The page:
The Disenchanted Self: Representing the Subject in the Canterbury Tales

The Disenchanted Self

Representing the Subject in the Canterbury Tales

Paperback
New: $36.95

ISBN10: 0520068335 ISBN13: 9780520068339 Publisher: Univ of California Pr on Demand Published: Jul 1 1990 Weight: 1.40lbs. Height: 9.25" Width: 6.25" Depth: 1.25" Language: English

Publisher's Comments

The question of the "dramatic principle" in the Canterbury Tales, of whether and how the individual tales relate to the pilgrims who are supposed to tell them, has long been a central issue in the interpretation of Chaucer's work. Drawing on ideas from deconstruction, psychoanalysis, and social theory, Leicester proposes that Chaucer can lead us beyond the impasses of contemporary literary theory and suggests new approaches to questions of agency, representation, and the gendered imagination.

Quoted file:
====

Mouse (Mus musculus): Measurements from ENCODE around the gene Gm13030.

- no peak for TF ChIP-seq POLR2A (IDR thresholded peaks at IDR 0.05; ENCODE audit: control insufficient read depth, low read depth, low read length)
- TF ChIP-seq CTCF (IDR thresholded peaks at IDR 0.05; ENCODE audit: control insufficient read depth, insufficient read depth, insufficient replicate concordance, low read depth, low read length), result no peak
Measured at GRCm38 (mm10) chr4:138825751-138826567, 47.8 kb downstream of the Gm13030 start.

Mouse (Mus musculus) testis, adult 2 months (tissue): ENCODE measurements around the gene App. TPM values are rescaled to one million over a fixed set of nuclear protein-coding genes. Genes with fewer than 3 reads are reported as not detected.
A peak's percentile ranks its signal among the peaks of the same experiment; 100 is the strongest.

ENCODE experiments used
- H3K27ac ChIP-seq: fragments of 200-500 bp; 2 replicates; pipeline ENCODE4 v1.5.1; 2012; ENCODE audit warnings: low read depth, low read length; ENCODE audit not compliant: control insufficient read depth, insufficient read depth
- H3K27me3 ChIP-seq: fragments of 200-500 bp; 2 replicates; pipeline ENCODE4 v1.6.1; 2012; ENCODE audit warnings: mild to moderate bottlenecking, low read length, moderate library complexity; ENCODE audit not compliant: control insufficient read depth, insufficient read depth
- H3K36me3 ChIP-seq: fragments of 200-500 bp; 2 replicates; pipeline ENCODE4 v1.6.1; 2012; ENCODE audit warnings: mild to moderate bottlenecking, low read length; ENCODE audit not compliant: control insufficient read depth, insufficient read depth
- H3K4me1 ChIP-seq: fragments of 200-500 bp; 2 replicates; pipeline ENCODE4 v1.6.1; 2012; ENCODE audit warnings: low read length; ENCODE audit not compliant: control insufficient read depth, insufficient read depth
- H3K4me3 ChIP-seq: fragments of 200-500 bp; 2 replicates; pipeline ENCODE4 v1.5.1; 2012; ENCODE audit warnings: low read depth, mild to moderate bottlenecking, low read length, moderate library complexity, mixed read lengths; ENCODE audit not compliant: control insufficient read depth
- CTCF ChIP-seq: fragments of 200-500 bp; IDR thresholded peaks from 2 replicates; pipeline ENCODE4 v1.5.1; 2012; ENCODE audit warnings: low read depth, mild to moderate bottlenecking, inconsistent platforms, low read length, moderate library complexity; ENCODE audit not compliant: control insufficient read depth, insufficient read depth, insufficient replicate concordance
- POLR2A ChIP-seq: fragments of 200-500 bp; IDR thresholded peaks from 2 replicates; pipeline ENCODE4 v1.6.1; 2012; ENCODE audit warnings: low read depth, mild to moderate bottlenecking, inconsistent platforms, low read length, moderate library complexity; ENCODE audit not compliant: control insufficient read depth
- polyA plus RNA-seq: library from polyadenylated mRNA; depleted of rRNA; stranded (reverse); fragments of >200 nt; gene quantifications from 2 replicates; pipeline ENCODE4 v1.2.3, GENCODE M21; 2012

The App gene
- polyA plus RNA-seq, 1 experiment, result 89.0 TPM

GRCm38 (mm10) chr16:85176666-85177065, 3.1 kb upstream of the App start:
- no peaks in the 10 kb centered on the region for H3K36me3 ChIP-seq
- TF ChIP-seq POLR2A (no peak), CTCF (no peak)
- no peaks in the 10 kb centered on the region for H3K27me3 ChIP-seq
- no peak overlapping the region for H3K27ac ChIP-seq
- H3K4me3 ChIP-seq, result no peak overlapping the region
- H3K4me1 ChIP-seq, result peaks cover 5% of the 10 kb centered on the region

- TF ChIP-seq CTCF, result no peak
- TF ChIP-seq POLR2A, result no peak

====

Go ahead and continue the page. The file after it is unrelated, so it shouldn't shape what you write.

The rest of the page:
Leicester reads the Canterbury Tales as radically voiced and redefines concepts like "self" and "character" in the light of current discussions of language and subjectivity. He argues for Chaucer's disenchanted practical understanding of the constructed character of the self, gender, and society, building his case through close readings of the Pardoner's, Wife of Bath's, and Knight's tales. His study is among the first major treatments of Chaucer's poetry utilizing the techniques of contemporary literary theory and provides new models for reading the poems while revising many older views of them and of Chaucer's relation to his age.

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